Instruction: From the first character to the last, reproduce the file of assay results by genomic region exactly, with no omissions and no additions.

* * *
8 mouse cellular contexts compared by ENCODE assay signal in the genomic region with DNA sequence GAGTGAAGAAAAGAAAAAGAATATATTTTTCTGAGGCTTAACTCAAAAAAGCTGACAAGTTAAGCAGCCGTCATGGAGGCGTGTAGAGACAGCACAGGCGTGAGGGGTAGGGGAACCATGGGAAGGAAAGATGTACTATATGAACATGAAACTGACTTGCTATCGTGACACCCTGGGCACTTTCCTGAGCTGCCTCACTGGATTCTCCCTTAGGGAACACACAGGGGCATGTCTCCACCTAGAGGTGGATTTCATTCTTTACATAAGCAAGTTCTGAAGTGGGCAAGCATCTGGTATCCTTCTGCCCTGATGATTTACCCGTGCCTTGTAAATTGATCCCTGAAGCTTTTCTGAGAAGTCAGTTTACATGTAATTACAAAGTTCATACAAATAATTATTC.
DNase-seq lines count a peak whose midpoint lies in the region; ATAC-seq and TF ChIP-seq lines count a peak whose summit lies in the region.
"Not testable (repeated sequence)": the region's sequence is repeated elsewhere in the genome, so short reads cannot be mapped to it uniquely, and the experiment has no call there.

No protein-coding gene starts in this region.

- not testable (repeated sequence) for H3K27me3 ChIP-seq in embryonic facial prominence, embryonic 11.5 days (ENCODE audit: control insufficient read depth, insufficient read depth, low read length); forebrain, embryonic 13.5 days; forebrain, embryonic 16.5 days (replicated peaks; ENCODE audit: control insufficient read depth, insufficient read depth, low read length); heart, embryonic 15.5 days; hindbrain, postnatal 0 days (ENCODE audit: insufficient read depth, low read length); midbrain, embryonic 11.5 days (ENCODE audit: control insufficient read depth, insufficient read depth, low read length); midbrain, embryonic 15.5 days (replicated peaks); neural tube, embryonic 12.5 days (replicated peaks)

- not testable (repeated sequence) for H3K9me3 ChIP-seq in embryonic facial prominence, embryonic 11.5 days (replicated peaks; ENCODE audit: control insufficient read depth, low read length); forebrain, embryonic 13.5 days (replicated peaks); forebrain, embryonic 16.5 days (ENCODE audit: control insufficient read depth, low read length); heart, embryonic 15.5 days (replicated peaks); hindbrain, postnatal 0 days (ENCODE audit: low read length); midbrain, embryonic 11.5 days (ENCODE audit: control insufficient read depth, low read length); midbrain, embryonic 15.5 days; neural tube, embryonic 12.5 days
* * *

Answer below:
8 mouse cellular contexts compared by ENCODE assay signal in the genomic region with DNA sequence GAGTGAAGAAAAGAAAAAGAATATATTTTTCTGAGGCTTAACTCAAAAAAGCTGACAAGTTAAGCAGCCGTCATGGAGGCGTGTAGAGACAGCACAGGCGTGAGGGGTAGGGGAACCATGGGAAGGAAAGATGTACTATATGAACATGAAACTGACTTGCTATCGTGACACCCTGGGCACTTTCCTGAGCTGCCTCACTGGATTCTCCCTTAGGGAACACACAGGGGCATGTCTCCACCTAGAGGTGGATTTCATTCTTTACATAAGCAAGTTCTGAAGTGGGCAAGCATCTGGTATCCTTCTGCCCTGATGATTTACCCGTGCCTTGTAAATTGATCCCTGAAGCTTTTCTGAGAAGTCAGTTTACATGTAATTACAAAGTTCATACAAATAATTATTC.
DNase-seq lines count a peak whose midpoint lies in the region; ATAC-seq and TF ChIP-seq lines count a peak whose summit lies in the region.
"Not testable (repeated sequence)": the region's sequence is repeated elsewhere in the genome, so short reads cannot be mapped to it uniquely, and the experiment has no call there.

No protein-coding gene starts in this region.

- not testable (repeated sequence) for H3K27me3 ChIP-seq in embryonic facial prominence, embryonic 11.5 days (ENCODE audit: control insufficient read depth, insufficient read depth, low read length); forebrain, embryonic 13.5 days; forebrain, embryonic 16.5 days (replicated peaks; ENCODE audit: control insufficient read depth, insufficient read depth, low read length); heart, embryonic 15.5 days; hindbrain, postnatal 0 days (ENCODE audit: insufficient read depth, low read length); midbrain, embryonic 11.5 days (ENCODE audit: control insufficient read depth, insufficient read depth, low read length); midbrain, embryonic 15.5 days (replicated peaks); neural tube, embryonic 12.5 days (replicated peaks)

- not testable (repeated sequence) for H3K9me3 ChIP-seq in embryonic facial prominence, embryonic 11.5 days (replicated peaks; ENCODE audit: control insufficient read depth, low read length); forebrain, embryonic 13.5 days (replicated peaks); forebrain, embryonic 16.5 days (ENCODE audit: control insufficient read depth, low read length); heart, embryonic 15.5 days (replicated peaks); hindbrain, postnatal 0 days (ENCODE audit: low read length); midbrain, embryonic 11.5 days (ENCODE audit: control insufficient read depth, low read length); midbrain, embryonic 15.5 days; neural tube, embryonic 12.5 days